While the genre has generated a steady supply of criticism throughout the years thanks to horrendous shows like ‘Jersey Shore’ and the IQ-lowering gem(s) ‘The Real Housewives of wherever’, reality television has been able to redeem itself by providing the platform from which audiences are able to catch a behind-the-scenes glimpse of many of the world’s most intriguing and unconventional industries.
Before the age of ‘real’ T.V., viewers would never be able to safely experience the danger associated with being a crab fisherman (Deadliest Catch), learn what it takes to become a head chef beneath the tutelage of a culinary maniac (Hell’s Kitchen), or come to know just how tough and cut-throat the world of fashion can be (America’s Next Top Model).
And while many of the best programming that reality television has to offer is of the competitive variety, shows like Syfy’s Face Off is unique among the genre in one important respect: It gives viewers the kind of insight into the film industry that is generally reserved for those already working in the field, or those who happen to enroll in a qualified makeup school.
This ‘peeling the curtain back’ approach to television is arguably what provides reality programming with the kind of hook that keeps viewers coming back for more—it essentially acknowledges our need to know and understand how things work and how things come to be.
Face Off – Not Starring Nicholas Cage
Have you ever been watching a movie and thought to yourself, ‘How did they so effectively create that character?’ or ‘where did they get the idea for that special effects makeup?’. I think it is safe to say that we all have at one time or another; but did you ever expect to get an in-depth answer to either of those once rhetorical questions?
Face Off pits makeup artists from all walks of life against one another in a wide variety of makeup-based competitions—everything from beauty makeup to full-blown creature creation. Along the way, the audience has the opportunity to learn a thing or two about what makes movie quality makeups so believable, why things like a clean edge matters, and why an artist might choose to use latex rather than polyfoam to create prosthetics.
Hosted by McKenzie Westmore, daughter of makeup guru Michael Westmore (the hands responsible for creating some of the most memorable makeups throughout the Star Trek universe), the series is already well into its ninth season, and shows no signs of slowing down anytime soon.
No Substitute for Getting Your Hands Dirty
Obviously, as good of a job as a show like Face Off might do for introducing the idea of turning a passion in film into a career, it just isn’t a substitute for getting your hands dirty and trying it out for yourself. That’s why you might have noticed that there is no shortage of summer camps and academic institutions that are completely devoted to training the next generation of special effects makeup artists.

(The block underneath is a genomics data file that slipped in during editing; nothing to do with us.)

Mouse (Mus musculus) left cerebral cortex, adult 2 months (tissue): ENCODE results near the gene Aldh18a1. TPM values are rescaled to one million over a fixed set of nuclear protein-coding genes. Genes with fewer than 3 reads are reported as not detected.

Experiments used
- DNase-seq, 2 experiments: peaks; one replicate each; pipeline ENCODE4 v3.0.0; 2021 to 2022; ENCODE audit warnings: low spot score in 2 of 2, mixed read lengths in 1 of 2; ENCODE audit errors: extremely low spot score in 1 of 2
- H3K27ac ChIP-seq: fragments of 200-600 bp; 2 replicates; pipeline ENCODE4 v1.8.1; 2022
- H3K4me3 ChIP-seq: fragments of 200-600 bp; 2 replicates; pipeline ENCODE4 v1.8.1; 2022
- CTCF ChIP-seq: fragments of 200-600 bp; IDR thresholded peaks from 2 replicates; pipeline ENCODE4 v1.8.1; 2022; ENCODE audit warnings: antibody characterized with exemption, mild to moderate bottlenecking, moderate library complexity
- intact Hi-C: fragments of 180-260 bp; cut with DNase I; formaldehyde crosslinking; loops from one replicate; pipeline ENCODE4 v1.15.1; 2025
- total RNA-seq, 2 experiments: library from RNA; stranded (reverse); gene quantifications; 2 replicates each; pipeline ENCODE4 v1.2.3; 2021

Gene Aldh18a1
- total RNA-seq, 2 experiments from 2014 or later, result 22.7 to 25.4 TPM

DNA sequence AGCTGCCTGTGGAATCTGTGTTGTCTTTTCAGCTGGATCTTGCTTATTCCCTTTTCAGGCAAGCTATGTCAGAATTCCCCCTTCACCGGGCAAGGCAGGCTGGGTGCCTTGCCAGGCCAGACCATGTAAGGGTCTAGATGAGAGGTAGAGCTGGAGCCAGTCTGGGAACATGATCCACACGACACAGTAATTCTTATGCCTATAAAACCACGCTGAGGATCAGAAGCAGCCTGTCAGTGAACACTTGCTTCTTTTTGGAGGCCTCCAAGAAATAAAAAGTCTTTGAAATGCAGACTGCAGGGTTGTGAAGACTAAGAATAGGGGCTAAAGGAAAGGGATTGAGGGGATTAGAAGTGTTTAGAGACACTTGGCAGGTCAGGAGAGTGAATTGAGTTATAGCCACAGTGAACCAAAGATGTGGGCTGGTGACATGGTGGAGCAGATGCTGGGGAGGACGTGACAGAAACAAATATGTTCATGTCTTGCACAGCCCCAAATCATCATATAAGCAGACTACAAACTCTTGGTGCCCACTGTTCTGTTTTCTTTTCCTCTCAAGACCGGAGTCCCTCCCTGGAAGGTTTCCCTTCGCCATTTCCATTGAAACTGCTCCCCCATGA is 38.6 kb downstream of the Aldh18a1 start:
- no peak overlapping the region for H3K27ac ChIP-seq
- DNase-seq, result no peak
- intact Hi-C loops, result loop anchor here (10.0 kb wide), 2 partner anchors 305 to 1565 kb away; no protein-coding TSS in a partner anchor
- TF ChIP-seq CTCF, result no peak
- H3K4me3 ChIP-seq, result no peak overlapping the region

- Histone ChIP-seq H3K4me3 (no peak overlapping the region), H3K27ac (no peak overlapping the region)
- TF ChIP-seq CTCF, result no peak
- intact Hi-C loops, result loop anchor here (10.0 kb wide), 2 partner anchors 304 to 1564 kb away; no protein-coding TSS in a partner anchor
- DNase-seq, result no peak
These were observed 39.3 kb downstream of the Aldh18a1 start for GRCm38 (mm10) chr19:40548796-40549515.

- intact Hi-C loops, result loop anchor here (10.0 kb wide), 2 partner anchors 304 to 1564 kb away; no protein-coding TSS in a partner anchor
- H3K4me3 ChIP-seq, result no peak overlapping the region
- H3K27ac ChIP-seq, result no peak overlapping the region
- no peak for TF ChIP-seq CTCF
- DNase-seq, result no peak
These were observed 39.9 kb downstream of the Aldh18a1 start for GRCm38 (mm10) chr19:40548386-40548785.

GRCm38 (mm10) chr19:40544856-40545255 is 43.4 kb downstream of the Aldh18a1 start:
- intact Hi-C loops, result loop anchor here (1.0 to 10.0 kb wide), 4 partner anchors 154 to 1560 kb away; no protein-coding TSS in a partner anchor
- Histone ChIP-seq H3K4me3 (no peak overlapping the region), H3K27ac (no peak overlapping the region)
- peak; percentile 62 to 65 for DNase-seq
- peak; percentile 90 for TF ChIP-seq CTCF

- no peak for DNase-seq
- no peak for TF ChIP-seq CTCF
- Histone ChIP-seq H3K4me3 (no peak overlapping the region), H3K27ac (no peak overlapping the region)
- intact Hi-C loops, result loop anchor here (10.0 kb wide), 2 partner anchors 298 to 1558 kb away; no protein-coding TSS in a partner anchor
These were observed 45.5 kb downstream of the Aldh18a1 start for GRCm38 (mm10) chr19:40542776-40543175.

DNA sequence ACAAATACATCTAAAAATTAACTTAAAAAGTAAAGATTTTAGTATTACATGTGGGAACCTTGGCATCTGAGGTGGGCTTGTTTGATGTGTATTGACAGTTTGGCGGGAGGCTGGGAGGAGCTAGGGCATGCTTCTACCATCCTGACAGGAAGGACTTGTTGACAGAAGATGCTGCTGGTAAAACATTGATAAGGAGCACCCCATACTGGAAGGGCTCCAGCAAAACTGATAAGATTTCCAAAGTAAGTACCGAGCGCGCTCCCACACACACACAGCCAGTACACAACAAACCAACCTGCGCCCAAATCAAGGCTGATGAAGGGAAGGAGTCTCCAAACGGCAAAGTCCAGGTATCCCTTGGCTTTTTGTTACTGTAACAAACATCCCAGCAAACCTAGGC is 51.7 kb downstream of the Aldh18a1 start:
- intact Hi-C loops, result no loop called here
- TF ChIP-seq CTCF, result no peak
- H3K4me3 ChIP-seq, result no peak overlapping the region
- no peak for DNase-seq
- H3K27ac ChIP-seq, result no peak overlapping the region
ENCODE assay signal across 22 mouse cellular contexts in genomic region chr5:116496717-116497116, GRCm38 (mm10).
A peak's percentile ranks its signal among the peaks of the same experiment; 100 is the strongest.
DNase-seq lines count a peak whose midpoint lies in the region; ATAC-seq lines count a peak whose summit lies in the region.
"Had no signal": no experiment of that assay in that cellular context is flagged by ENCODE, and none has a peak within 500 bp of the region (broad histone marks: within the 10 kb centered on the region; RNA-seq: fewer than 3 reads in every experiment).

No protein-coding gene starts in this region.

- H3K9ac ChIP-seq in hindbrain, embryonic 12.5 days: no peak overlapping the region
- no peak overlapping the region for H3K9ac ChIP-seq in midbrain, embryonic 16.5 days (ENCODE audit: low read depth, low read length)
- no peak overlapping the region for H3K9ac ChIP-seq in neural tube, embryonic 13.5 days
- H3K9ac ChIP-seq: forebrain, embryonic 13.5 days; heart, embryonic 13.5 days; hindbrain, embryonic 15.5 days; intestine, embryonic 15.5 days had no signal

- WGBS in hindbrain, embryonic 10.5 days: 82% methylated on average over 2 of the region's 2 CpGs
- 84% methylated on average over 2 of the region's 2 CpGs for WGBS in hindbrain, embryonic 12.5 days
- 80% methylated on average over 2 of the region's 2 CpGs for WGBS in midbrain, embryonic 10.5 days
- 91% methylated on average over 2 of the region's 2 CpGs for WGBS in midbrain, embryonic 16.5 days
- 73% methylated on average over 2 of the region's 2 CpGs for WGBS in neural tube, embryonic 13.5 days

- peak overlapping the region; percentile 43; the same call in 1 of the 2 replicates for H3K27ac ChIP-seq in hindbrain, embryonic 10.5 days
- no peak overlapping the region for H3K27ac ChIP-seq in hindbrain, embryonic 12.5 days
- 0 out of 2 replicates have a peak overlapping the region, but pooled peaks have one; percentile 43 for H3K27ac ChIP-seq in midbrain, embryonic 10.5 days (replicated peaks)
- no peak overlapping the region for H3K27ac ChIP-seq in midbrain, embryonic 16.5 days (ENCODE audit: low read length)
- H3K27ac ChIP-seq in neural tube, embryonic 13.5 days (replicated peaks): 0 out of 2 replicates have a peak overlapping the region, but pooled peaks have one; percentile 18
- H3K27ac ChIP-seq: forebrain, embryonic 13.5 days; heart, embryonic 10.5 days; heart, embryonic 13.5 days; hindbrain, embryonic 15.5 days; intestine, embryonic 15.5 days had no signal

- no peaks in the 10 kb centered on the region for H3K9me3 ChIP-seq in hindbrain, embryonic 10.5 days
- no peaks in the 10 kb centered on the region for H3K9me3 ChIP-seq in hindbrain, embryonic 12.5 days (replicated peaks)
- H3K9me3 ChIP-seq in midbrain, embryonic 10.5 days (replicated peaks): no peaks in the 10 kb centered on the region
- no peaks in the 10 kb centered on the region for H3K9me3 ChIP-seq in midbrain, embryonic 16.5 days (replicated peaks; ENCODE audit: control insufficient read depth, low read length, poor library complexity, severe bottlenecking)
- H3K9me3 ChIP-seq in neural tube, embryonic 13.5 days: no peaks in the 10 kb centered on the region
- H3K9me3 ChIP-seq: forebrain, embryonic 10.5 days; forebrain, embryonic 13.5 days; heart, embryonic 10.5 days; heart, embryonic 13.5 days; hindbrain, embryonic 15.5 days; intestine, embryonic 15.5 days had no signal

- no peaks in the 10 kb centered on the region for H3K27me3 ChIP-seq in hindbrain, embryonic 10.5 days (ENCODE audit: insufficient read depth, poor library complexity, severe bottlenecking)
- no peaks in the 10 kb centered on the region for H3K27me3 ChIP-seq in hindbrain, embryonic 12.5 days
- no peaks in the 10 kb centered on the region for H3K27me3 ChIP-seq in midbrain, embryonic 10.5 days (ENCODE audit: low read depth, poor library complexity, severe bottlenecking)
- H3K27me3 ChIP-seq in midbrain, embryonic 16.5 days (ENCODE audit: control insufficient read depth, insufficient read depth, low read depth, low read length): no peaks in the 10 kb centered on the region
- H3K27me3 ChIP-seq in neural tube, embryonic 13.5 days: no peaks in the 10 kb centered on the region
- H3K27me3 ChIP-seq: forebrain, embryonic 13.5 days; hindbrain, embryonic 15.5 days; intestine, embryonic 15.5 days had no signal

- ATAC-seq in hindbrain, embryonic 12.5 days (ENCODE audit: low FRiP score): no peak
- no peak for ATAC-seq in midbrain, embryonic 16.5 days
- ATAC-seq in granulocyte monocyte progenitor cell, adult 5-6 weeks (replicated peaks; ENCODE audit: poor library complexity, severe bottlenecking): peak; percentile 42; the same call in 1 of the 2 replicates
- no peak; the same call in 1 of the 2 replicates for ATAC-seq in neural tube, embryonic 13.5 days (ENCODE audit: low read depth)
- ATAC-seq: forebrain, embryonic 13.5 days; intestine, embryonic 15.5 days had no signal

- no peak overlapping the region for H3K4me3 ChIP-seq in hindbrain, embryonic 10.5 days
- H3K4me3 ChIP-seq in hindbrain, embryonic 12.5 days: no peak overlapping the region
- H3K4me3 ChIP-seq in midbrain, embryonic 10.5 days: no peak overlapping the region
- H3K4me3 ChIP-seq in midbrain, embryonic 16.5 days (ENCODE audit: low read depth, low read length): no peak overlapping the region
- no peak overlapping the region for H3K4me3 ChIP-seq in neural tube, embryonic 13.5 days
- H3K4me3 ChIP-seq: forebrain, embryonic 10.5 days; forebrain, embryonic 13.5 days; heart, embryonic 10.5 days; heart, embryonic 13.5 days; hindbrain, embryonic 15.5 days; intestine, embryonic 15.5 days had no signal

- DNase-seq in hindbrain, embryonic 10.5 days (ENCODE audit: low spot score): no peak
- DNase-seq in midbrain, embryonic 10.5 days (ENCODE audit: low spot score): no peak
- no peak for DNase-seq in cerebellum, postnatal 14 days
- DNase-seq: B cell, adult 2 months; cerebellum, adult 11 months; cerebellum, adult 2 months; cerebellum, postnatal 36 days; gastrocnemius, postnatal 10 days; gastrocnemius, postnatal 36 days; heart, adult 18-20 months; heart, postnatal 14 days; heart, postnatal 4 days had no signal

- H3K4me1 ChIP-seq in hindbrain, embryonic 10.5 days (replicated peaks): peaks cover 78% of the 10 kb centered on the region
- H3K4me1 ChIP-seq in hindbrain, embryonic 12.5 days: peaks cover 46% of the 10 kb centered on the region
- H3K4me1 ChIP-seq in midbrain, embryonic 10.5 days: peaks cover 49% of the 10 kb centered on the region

An additional benefit of the show is that it doesn’t really hold anything back in terms of depicting how demanding and difficult the profession is. Think about it. There are no graphic design or freelance writing shows, no shows depicting how difficult it is to be a plumber or the common issues that arise on a daily basis for an electrician. The point is, shows like Face Off act as a sort of ‘take your child to work day’ for those interested in pursuing the profession.
The Types of Programmes You’re Likely to Find
Sure, CGI is gaining ground on conventional special effects, but there will always be a need for those with the creativity and skill to bring any number of character designs to life—and make them believable. To that end, there are many academic institutions across North America that have developed a reputation for producing some of the best makeup artisans in the business. If you happen to be among the talented individuals looking to make your mark as part of the effects crew of a television, film, or stage production, consider one of the following institutions:
- Webster University
- Carnegie Mellon University
- Seneca College
- Cinema Makeup School
- Art of Makeup School
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Guest Author Bio
John Berwick may be a Technical Writer by trade, but he enjoys blogging and voicing his opinion on a wide variety of topics more than anything else in the world. He has written for many different sectors including health care, software development, security, marketing, and e-commerce industries.
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